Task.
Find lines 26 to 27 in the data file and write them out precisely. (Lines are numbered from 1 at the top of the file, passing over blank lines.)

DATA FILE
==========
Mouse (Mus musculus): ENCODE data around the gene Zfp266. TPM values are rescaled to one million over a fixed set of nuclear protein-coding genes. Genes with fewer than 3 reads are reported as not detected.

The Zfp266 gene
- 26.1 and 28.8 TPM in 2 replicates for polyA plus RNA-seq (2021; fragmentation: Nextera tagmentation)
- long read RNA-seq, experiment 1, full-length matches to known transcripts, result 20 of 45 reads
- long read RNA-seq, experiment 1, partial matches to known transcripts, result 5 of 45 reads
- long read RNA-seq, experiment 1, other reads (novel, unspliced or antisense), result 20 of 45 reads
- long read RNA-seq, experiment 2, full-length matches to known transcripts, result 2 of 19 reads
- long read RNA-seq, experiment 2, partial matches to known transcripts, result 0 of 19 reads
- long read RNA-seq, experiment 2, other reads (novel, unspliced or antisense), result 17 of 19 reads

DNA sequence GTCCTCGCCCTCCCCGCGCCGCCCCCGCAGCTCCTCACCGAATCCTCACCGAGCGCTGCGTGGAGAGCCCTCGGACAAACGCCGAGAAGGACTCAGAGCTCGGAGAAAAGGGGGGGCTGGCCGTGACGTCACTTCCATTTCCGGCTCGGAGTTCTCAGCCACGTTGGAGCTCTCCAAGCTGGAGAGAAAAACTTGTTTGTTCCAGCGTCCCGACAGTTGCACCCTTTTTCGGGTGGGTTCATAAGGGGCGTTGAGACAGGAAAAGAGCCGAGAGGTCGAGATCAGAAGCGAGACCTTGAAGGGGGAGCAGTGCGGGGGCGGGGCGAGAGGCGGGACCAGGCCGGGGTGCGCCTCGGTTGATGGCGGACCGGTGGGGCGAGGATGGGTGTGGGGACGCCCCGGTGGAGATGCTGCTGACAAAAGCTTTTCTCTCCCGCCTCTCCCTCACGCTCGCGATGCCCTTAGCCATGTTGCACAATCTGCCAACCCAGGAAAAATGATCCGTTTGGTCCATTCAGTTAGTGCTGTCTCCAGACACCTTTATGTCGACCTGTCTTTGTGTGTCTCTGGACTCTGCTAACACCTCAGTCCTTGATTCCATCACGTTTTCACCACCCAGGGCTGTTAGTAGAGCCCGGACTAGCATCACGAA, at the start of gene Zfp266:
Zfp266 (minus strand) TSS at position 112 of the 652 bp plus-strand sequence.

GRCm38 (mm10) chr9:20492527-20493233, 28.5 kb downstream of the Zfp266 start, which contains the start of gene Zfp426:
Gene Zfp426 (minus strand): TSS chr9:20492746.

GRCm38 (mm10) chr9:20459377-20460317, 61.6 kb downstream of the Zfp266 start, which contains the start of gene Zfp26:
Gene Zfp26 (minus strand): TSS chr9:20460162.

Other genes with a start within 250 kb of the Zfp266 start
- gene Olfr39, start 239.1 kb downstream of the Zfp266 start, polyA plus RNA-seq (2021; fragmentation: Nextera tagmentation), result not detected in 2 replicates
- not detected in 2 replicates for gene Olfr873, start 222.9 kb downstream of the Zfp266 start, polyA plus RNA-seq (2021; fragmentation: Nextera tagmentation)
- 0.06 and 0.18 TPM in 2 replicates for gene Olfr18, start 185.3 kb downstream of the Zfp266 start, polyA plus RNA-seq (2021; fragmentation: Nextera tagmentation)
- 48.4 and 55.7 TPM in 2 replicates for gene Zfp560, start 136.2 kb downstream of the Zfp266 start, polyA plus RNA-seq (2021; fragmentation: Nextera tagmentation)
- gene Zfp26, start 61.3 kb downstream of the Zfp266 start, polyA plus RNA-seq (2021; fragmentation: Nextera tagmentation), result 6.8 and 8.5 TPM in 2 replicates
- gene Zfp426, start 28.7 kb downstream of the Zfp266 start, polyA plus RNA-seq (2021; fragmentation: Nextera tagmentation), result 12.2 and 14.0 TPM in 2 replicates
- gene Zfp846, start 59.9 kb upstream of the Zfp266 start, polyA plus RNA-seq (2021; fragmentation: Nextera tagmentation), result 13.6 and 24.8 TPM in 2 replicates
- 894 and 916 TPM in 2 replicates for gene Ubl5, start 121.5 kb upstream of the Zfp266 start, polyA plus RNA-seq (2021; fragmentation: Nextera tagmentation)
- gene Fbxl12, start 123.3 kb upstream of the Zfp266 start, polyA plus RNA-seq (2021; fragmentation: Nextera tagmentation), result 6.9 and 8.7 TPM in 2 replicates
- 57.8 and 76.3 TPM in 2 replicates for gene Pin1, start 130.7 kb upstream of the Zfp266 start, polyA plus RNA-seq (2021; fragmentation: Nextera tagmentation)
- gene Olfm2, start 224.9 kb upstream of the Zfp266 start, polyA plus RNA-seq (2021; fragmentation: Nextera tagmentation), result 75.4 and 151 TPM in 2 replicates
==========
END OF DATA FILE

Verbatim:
- 57.8 and 76.3 TPM in 2 replicates for gene Pin1, start 130.7 kb upstream of the Zfp266 start, polyA plus RNA-seq (2021; fragmentation: Nextera tagmentation)
- gene Olfm2, start 224.9 kb upstream of the Zfp266 start, polyA plus RNA-seq (2021; fragmentation: Nextera tagmentation), result 75.4 and 151 TPM in 2 replicates